Women, Girls Affected by HIV in Indonesia Face Poverty
December 16, 2011
"The number of reported HIV cases has tripled in Indonesia in recent years, curtailing productivity and trapping affected girls and women, especially, in poverty, according to a recent U.N. Development Programme (UNDP) report," PlusNews reports. "Women, representing a quarter of all people living with HIV in Indonesia, shoulder family finances when their partners can no longer work, or when they face education and employment discrimination, said the report," the news service adds.
"Women in HIV-affected households put in longer hours but were less likely to own their homes, livestock and vehicles," PlusNews writes, adding, "They were also more likely to be widowed and denied inheritance rights -- the case for 71 percent of all HIV-affected widows." "However, Nafsiah Mboi, secretary of the government's National AIDS Commission, dismissed concerns that women and children bore the economic brunt of HIV," stating, "There is no specific scheme for HIV-affected families or women, but everyone who is poor can ask for assistance. There is no discrimination," according to the news service (12/16).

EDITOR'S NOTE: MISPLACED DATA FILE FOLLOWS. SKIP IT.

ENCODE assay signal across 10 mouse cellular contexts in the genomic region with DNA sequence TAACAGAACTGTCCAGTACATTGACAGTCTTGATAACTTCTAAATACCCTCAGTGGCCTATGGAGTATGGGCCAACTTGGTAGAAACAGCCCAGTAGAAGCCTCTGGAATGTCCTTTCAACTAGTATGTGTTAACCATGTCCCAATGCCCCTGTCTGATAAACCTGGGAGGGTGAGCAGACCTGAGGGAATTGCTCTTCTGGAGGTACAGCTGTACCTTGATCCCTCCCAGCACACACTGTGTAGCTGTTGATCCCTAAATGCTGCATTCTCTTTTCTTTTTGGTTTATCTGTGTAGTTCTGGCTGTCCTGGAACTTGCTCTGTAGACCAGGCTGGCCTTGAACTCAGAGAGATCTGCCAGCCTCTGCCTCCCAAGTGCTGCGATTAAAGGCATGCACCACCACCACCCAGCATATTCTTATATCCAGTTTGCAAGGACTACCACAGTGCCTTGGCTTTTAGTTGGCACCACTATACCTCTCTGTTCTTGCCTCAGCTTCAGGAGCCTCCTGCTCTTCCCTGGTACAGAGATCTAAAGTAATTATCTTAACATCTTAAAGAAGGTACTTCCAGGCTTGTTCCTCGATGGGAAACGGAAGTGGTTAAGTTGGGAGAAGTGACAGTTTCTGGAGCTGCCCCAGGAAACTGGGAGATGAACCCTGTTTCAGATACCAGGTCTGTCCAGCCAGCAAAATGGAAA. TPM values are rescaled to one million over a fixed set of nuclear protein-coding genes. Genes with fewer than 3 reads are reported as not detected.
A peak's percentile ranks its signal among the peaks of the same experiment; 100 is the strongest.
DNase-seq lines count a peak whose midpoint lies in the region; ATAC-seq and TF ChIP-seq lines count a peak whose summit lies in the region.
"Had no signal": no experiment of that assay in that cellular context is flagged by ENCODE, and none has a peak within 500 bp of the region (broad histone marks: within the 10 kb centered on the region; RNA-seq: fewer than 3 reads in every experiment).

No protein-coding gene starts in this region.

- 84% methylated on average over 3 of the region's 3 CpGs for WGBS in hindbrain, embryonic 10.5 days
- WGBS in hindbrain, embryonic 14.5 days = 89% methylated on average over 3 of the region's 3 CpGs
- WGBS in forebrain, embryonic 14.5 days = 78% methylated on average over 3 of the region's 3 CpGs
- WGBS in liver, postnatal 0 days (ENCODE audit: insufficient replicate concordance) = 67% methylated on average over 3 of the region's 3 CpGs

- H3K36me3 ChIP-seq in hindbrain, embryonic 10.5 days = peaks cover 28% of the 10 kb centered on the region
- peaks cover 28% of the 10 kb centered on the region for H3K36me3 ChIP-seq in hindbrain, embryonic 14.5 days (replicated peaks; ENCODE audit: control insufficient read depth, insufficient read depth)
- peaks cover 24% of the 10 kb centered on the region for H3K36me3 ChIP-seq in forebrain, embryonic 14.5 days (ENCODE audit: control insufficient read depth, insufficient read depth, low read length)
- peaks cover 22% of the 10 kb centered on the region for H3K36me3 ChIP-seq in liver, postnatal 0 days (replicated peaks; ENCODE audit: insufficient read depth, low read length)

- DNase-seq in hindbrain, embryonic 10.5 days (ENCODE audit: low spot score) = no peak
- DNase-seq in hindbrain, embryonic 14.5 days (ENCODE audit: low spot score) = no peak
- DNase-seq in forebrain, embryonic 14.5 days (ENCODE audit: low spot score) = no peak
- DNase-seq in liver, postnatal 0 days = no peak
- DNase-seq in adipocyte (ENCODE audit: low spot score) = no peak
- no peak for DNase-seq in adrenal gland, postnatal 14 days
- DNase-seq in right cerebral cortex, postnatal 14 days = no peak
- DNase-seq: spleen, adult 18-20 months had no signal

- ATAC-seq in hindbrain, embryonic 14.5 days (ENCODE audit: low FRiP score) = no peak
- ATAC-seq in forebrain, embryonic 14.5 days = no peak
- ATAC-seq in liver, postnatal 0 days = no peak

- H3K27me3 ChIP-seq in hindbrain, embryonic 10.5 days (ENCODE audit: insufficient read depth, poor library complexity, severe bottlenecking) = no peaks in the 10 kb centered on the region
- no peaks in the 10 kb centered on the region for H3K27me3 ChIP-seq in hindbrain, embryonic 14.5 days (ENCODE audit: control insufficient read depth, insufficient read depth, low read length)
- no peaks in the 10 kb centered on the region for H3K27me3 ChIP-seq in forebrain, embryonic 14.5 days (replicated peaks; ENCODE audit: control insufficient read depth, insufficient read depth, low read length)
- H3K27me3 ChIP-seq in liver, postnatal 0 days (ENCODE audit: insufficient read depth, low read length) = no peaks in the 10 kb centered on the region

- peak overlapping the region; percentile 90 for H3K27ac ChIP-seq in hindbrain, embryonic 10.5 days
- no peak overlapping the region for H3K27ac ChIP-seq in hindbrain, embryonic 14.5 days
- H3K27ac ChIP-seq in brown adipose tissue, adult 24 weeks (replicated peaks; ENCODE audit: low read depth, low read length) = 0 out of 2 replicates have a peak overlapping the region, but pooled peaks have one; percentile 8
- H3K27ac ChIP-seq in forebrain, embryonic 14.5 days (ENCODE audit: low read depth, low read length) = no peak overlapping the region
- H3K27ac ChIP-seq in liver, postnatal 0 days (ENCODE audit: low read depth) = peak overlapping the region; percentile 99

This information was reprinted from kff.org with permission from the Henry J. Kaiser Family Foundation. You can view the entire Kaiser Daily Global Health Policy Report, search the archives, and sign up for email delivery. © Henry J. Kaiser Family Foundation. All rights reserved.
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